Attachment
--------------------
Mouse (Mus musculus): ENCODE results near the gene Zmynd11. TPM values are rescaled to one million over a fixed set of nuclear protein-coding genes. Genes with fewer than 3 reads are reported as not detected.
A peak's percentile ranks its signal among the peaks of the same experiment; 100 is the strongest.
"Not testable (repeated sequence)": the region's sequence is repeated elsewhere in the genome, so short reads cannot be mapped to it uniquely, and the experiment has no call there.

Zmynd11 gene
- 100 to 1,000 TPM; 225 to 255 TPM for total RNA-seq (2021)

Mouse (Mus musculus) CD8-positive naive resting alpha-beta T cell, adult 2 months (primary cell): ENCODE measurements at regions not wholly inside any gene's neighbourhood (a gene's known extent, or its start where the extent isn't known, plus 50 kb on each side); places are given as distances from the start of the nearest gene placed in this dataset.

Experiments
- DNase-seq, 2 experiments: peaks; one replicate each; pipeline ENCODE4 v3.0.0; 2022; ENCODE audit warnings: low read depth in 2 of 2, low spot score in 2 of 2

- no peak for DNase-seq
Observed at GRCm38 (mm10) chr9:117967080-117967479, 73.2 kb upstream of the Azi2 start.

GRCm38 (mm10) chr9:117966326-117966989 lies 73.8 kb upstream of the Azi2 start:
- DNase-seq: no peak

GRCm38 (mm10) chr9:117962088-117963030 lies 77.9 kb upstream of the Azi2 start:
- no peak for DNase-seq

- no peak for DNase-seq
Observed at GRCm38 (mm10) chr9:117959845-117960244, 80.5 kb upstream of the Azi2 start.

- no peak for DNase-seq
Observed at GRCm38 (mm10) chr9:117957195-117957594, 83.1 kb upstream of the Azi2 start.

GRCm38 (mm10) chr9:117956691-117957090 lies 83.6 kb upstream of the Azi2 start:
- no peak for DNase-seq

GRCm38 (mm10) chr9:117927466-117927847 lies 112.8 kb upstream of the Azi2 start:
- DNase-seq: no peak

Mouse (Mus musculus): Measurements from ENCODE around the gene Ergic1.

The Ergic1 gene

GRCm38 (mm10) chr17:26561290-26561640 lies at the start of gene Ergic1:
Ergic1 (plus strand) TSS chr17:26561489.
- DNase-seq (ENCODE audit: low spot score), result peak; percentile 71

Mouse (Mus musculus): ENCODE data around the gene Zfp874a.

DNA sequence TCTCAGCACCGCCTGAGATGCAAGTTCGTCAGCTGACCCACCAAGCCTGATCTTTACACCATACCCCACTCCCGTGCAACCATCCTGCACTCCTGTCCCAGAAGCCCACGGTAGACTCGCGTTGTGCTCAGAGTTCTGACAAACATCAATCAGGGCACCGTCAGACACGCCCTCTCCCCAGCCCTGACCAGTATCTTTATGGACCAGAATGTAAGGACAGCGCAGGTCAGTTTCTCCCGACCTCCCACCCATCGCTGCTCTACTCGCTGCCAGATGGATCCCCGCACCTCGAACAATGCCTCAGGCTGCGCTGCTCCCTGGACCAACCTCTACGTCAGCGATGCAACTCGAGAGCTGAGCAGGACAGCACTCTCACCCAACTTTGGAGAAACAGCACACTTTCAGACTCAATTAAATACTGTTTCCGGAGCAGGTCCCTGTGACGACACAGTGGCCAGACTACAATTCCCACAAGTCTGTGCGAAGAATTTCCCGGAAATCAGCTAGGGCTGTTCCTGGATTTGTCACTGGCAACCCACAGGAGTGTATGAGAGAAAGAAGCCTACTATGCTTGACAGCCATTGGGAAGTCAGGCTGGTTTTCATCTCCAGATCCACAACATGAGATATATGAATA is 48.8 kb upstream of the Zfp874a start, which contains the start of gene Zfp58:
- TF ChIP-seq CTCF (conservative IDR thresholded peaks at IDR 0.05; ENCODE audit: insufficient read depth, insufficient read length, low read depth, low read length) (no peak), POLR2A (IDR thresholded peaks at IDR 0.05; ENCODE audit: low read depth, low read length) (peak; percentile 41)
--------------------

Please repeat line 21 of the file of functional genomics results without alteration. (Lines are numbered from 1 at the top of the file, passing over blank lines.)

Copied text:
GRCm38 (mm10) chr9:117927466-117927847 lies 112.8 kb upstream of the Azi2 start: